In the case against Hernandez and Estrada, the government claimed that the defendants employed agents with a history of violent and coercive human smuggling in order to coerce the ballplayers and ensure that they never met or had the chance to sign with other sports agents. If a defector’s family in Cuba or the U.S. refused to pay the smugglers’ fee, according to the government, smugglers called the family and demanded money as their loved one screamed under torture. Baseball players received special treatment because they were worth more money, the government said, but after one player fled, smugglers called his wife and threatened to kill him if he did not return.
White Sox star José Abreu testified that the defendants helped him enter Haiti and to obtain residency papers within days of his arrival there. He said he signed a contract agreeing to pay five percent of his first contract for representation and negotiations, and twenty percent for training and personal needs. Abreu testified that he didn’t realize at that time the amount of money that the contracts represented. Abreu eventually signed with the White Sox for $68 million. At trial, Abreu described a close relationship with Estrada, who was best man in his wedding. Abreu also said he paid Estrada $25,000 a month under their contract after Estrada’s assets were frozen because of the indictment.
One of the most curious incidents described in the trial was Abreu’s testimony that he entered the U.S. illegally in October 2013. He said he had failed to obtain a copy of his Cuban passport and feared that failure to appear for a physical and contract signing would jeopardize his pending contract with the White Sox. With the help of a Haitian agent who was also named in the indictment, Abreu said, he obtained a Haitian passport with his photo but a false name. He testified that the Haitian smuggler had told him to destroy the passport before arrival in the U.S., so he attempted to tear up the document in the lavatory but was interrupted by a flight attendant’s knock. Abreu testified that he ripped out the identification page, returned with it to his seat, and swallowed the document in pieces, washed down by a Heineken. When asked by an investigator what the passport tasted like, Abreu reportedly answered, “Freedom.”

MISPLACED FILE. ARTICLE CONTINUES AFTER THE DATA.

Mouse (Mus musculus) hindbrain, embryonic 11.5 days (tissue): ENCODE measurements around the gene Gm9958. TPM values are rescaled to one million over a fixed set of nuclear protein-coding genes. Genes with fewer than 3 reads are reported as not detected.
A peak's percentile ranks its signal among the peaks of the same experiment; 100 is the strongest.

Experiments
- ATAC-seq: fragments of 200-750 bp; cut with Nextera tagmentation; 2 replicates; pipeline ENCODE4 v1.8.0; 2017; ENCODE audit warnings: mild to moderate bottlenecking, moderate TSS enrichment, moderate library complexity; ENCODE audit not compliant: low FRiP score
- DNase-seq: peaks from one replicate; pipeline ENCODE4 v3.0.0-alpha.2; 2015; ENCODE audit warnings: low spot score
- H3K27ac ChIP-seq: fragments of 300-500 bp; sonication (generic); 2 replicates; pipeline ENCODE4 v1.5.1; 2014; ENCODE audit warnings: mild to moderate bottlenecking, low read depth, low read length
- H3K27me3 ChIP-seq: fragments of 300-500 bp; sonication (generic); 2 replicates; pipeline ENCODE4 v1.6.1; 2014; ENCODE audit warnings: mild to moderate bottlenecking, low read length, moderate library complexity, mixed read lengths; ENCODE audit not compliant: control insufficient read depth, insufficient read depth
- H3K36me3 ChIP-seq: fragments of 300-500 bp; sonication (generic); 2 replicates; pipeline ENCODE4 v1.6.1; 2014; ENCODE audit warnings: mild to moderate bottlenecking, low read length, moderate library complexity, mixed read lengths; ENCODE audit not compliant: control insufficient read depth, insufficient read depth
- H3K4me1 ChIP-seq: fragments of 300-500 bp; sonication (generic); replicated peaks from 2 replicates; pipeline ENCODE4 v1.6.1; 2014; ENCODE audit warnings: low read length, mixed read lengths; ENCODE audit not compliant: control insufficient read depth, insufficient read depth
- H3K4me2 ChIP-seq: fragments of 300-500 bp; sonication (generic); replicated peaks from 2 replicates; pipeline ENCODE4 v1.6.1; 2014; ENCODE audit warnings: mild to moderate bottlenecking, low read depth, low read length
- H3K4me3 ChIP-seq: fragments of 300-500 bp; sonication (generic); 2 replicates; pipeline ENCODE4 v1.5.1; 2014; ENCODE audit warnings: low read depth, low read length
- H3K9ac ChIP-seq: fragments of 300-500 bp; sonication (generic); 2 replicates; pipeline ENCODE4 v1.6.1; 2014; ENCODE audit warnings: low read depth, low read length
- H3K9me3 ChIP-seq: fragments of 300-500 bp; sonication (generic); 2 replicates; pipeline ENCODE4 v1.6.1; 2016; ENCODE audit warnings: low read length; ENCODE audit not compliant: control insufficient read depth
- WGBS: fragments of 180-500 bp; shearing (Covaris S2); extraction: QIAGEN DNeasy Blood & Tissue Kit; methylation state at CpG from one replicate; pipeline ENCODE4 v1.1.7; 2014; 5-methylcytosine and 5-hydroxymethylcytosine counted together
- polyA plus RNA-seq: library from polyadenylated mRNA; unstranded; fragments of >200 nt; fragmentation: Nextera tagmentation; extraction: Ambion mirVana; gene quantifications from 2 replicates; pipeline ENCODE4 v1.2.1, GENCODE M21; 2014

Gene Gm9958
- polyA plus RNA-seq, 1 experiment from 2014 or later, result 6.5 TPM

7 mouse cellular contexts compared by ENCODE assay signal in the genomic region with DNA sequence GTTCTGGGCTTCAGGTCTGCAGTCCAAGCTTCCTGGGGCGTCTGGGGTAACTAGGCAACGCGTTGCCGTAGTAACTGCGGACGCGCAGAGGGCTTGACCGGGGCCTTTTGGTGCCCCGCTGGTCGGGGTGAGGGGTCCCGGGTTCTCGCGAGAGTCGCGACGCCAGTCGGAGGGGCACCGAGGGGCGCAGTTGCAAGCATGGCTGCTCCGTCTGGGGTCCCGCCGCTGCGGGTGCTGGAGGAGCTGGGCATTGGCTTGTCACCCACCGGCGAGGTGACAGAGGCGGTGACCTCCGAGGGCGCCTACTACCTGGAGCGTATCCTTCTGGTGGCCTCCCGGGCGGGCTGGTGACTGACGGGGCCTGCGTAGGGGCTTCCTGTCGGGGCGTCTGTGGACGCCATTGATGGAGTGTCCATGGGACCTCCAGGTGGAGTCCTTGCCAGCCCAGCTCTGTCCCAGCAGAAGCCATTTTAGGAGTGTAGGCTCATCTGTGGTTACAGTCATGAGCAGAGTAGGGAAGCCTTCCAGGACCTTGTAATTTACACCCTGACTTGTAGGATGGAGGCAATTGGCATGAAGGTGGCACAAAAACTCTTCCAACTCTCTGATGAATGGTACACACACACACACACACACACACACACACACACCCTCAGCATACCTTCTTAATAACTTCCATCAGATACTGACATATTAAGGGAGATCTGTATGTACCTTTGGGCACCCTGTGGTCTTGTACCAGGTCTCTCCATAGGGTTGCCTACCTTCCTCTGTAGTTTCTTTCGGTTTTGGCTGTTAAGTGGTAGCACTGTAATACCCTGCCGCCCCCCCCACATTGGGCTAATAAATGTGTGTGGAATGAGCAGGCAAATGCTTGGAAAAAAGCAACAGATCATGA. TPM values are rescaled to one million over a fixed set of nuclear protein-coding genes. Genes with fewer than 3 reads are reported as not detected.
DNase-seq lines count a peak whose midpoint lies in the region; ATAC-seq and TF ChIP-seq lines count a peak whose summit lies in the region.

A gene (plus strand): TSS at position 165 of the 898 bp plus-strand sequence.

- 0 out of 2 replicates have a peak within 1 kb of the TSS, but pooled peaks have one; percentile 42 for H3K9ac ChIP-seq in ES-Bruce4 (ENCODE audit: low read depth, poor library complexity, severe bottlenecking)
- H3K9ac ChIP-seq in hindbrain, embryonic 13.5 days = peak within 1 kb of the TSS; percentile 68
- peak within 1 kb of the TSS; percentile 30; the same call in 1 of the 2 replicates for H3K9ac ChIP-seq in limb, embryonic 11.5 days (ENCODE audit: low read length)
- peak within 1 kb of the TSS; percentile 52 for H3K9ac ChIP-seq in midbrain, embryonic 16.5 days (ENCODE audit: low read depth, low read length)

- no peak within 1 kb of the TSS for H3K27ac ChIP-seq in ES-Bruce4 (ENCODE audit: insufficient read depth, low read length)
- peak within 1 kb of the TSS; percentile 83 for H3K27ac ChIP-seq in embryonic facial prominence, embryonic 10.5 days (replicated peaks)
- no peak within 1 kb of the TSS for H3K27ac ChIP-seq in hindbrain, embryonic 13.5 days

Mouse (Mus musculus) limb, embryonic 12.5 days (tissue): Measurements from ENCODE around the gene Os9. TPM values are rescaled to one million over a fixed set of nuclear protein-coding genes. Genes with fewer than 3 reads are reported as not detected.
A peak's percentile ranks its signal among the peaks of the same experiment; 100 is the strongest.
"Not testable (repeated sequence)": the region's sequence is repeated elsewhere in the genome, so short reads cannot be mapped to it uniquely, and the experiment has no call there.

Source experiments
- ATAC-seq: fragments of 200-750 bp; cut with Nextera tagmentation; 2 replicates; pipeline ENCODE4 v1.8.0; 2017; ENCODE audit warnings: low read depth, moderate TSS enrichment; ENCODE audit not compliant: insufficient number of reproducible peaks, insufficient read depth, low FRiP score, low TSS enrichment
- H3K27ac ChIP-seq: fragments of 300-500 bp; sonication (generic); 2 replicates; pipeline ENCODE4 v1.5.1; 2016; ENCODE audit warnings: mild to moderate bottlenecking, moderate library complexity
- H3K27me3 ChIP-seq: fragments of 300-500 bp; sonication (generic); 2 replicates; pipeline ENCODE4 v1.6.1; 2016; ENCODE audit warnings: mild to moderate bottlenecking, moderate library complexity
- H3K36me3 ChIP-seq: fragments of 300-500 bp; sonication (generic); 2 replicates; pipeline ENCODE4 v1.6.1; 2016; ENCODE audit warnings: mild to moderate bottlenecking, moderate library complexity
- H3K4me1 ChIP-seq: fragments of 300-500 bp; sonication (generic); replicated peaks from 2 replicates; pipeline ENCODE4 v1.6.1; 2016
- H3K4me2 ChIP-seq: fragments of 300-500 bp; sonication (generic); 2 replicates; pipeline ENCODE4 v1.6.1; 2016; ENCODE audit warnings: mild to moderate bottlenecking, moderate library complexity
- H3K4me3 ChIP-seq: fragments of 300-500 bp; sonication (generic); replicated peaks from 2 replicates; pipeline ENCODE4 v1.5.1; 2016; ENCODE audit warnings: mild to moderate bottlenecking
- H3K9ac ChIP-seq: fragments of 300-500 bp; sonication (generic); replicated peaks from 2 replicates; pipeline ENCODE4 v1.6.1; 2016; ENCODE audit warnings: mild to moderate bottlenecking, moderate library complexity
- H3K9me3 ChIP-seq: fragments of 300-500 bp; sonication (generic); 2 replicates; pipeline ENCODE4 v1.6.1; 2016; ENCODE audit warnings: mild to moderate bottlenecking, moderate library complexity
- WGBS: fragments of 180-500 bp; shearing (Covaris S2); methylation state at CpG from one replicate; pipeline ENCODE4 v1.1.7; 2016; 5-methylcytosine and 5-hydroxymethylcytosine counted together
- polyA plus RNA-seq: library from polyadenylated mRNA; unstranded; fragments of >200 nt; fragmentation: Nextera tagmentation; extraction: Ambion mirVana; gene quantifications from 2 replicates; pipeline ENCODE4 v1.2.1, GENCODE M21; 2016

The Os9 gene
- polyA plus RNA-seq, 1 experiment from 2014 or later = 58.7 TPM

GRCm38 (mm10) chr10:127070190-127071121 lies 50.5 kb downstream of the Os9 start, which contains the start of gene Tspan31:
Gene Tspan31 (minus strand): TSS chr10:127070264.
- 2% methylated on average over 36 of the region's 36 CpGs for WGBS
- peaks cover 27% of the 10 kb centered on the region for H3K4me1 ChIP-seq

At trial, lawyers for Hernandez and Estrada attempted to separate their clients from the fraudulent, coercive, or violent actions of other smugglers, describing both defendants as strictly baseball professionals who helped the Cuban ballplayers achieve their dreams of playing professional baseball in the U.S. Both Hernandez and Estrada, through their lawyers, have said they will appeal their convictions.
Law and Baseball
The details of the player-smuggling scheme described at trial make more sense in the context of MLB Official Professional Baseball Rules Book (the business rules, not the baseball rules, which are here and a lot more fun but not really relevant). Rule 3(a)(1) treats signing U.S. and Canadian residents differently from signing residents of other countries. Here’s Rule 3, in relevant part:
3. ELIGIBILITY TO SIGN PROFESSIONAL BASEBALL CONTRACTS.
(a) General Rules. … A Major or Minor League Club may contract with a player under the conditions and restrictions set forth in this Rule 3 …
- A player who has not previously contracted with a Major or Minor League Club, and who is a resident of the United States [defined to include Puerto Rico] or Canada, may be signed to a contract only after having been eligible for selection in the Rule 4 draft. A player shall be considered a “resident of the United States” if the player enrolls in a United States high school or college or establishes a legal residence in the United States on the date of the player’s contract or within one year prior to that date.
- A player who has not previously contracted with a Major or Minor League Club, who is not a resident of the United States or Canada … may be signed to a contract if the player:
A. Is at least 17 years old at the time of signing, or
B. Is 16 at the time of signing, but will attain age 17 prior to the end of the effective season for which the player has signed or September 1 of such effective season, whichever is later.